The parents of an eight-year-old girl who was starved of oxygen at birth have been awarded a multimillion pound payout to help with her care.
Ruby Curtis was starved of oxygen during her birth at St James Hospital in Leeds in 2005. She now suffers from cerebral palsy and requires specialist care and equipment.
Following an eight year battle, Ruby's parents Lisa, 40, and Steve, 41, have been awarded a £2.95 million payout to help with the costs of her care. They will also receive annual payments in addition to this sum, taking the total figure to £6.6 million.
Ruby was born at St James Hospital on August 28, 2005. Lisa had been admitted to hospital and had been given drugs to bring on contractions.
Staff failed to recognise that Lisa's uterus had ruptured, and were slow to deliver Ruby, who was starved of oxygen, causing brain damage. Ruby now has athetoid cerebral palsy, affecting all four limbs, head and trunk, with fluctuating muscle tone and some involuntary movements.
She needs help in all aspects of her daily life, including personal care, education and feeding. The little girl can make sound, but has no clear speech.
Speaking after the settlement was announced, Steve said: "She joined the Percy Hedley School, which specialises in working with children with cerebral palsy, last year and we are really pleased with the holistic approach they take to therapy and education.
"The settlement awarded today means Ruby can now continue to attend this fabulous school as it well help fund her fees, accommodation in Newcastle and one-on-one support.
"Ruby's condition affects every aspect of her life and she needs round the clock assistance to meet her needs. The settlement approved today gives us peace of mind that she will have the funds to pay for the care, support, therapy and specialist equipment and technology that she needs to maximise her independence and help her reach her full potential for the rest of her life."
Lisa gave up work to care for Ruby. The proud mum says her little girl is an 'inspiration':
"Ruby is a fantastic little girl and we are so proud of her, she is such an inspiration to us both. I felt angry initially but I don't feel that now, because I love her how she is."
"While it's heart-breaking to see her unable to do so many of the things the majority of other children take for granted, we couldn't have asked for a more perfect daughter.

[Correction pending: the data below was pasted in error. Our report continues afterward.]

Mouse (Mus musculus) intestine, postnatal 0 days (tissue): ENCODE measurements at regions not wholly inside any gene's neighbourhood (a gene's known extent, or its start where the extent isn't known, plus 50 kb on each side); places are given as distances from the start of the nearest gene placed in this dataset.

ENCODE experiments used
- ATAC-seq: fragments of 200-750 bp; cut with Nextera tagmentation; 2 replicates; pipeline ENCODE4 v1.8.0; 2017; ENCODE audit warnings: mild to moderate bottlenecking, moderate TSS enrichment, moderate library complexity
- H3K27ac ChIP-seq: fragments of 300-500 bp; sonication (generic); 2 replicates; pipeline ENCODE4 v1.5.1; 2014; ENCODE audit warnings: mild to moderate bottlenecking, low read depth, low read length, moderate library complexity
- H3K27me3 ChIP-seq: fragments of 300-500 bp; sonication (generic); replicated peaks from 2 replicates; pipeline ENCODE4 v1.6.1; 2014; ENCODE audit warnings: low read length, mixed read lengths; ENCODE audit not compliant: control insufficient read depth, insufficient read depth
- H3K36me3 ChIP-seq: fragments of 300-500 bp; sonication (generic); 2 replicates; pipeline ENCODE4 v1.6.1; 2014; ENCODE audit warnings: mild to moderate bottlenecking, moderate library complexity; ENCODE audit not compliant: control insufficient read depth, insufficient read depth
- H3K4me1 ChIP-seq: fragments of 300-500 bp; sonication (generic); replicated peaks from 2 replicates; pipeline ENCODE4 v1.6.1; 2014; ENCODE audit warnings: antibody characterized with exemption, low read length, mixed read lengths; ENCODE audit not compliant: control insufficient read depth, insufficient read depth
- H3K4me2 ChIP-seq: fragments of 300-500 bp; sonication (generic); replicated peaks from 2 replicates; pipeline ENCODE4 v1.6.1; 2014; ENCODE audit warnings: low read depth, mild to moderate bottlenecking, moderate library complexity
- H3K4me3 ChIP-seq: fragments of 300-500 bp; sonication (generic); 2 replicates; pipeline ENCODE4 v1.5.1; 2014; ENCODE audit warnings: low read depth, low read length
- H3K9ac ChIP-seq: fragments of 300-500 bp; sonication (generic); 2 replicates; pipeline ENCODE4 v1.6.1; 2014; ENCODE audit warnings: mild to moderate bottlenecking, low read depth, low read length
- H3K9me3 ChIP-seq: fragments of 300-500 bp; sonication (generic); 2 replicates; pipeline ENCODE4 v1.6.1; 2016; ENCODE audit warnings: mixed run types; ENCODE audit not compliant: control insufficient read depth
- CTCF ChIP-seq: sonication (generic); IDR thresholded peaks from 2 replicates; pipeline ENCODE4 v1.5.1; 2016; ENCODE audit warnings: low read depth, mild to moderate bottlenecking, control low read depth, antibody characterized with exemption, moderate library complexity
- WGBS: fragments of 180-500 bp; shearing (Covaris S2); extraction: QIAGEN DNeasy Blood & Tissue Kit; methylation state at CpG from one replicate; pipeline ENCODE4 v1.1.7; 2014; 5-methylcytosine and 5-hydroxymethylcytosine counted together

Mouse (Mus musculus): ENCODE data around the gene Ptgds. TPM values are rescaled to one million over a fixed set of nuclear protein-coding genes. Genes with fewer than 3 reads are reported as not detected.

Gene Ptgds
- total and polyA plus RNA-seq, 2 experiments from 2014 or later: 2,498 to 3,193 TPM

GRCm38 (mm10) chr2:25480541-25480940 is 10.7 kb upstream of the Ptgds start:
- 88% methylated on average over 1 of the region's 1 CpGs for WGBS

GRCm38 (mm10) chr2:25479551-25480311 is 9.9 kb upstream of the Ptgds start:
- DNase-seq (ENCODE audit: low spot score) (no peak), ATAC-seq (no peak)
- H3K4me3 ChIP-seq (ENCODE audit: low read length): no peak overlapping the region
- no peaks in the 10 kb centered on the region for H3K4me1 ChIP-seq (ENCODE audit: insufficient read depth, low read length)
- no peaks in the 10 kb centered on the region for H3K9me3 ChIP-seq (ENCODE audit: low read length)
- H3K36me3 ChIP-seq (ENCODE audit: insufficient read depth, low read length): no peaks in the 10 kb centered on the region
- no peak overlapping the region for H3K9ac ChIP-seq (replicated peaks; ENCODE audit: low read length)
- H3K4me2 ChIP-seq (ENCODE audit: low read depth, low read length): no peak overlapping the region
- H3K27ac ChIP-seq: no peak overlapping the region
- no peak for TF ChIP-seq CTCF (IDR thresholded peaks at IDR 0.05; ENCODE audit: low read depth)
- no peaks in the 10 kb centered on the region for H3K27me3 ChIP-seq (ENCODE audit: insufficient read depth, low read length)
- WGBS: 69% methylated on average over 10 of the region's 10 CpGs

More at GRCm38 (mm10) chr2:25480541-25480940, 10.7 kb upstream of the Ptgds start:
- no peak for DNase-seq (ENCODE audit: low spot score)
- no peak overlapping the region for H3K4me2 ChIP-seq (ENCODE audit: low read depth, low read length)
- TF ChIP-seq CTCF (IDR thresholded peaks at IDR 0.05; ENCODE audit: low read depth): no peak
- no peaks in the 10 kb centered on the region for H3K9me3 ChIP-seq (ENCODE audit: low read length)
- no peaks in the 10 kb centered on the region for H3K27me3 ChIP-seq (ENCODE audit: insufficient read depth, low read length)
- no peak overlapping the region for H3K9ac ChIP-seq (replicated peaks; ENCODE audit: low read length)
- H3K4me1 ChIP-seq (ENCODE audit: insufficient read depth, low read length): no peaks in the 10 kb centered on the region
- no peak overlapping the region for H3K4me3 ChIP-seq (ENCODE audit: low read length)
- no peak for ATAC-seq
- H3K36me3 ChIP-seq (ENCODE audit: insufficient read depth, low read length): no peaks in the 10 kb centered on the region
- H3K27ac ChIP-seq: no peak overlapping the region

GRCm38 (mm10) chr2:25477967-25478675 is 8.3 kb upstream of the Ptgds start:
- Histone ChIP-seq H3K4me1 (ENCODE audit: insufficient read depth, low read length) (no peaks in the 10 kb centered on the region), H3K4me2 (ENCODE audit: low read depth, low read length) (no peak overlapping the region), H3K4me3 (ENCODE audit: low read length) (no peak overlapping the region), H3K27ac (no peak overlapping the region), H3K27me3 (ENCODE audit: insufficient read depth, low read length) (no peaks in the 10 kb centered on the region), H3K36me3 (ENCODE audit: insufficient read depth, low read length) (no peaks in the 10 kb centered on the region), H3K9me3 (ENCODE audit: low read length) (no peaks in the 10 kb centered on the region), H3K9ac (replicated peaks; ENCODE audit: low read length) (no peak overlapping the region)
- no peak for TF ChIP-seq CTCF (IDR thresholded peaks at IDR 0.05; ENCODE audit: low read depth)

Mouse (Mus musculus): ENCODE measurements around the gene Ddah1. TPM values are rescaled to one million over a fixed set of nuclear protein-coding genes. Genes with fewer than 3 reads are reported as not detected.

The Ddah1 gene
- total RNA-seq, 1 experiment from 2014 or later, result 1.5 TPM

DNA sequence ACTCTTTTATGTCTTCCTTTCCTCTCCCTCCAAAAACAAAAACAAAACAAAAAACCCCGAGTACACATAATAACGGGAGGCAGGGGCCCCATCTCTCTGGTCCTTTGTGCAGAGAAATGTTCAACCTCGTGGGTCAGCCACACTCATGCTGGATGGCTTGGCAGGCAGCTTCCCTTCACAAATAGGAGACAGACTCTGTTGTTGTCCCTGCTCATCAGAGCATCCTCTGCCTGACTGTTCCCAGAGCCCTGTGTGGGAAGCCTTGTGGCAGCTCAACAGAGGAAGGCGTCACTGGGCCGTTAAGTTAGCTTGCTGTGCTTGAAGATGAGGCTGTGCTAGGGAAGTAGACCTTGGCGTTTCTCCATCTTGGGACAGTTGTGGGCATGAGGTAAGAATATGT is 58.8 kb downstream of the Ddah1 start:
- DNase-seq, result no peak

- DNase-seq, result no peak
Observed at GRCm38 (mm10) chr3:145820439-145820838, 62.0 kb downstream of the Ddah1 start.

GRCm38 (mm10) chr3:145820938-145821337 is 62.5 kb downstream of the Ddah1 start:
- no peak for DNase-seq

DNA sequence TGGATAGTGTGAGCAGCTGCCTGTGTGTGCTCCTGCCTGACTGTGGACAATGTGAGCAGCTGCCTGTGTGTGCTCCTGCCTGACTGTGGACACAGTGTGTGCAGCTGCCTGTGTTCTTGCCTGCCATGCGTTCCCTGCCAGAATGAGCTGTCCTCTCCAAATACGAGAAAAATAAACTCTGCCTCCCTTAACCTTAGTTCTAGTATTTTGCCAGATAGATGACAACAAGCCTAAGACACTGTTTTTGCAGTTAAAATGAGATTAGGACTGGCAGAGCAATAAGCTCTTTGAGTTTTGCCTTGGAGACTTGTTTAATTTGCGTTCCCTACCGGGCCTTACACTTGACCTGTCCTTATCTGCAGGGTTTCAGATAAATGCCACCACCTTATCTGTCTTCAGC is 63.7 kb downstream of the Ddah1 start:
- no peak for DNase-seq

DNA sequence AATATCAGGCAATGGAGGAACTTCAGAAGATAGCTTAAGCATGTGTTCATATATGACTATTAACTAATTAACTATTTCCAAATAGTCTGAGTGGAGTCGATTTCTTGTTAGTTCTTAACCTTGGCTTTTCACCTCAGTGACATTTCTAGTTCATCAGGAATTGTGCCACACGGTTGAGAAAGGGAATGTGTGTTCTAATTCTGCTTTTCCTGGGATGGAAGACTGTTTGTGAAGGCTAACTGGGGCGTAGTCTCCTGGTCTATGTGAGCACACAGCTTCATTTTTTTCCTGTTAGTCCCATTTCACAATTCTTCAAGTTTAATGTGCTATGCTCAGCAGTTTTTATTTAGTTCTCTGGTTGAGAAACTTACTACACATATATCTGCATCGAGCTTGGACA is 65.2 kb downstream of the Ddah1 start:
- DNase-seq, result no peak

"We want Ruby to experience as much as she can in life and we help her as best we can. While it is tragic to think that all of this came as a result of mistakes made in her delivery that were avoidable, our focus is on making sure Ruby has the best life possible.
"Ruby loves the same things as most other 8-year-old girls such as One Direction, Disney Princesses and shopping and she likes to get involved in as many activities as possible. She enjoys playing powerchair football, going swimming and to the cinema and she has recently joined Brownies near her school in Newcastle."
The money given to the family will be managed by Irwin Mitchell's in-house Court of Protection team.
Rachelle Mahapatra, a partner and medical law expert at Irwin Mitchell's Leeds office representing the family, said: "The challenge in Ruby's case was ensuring that we are able to provide her with as much independence as possible in her life.
"This includes having full-time professional carers so that mum and dad can be just that, and so that one day she can go to university and live as full a life as possible. The Hospital admitted majority responsibility which paved the way for the settlement approved today.
"Ruby's family have shown tremendous devotion and support to help her achieve the best quality of life possible over the last eight years, but the fact remains that her brain injury is so severe she needs specialist help from professionals and the settlement will now provide exactly that."
At the High Court in Leeds, Judge Mark Gosnell told Lisa and Steve that the settlement would enable them to secure in future a 'better family life for both you and Ruby' and he hoped the formal apology made by hospital chiefs would give them 'some feeling of closure'.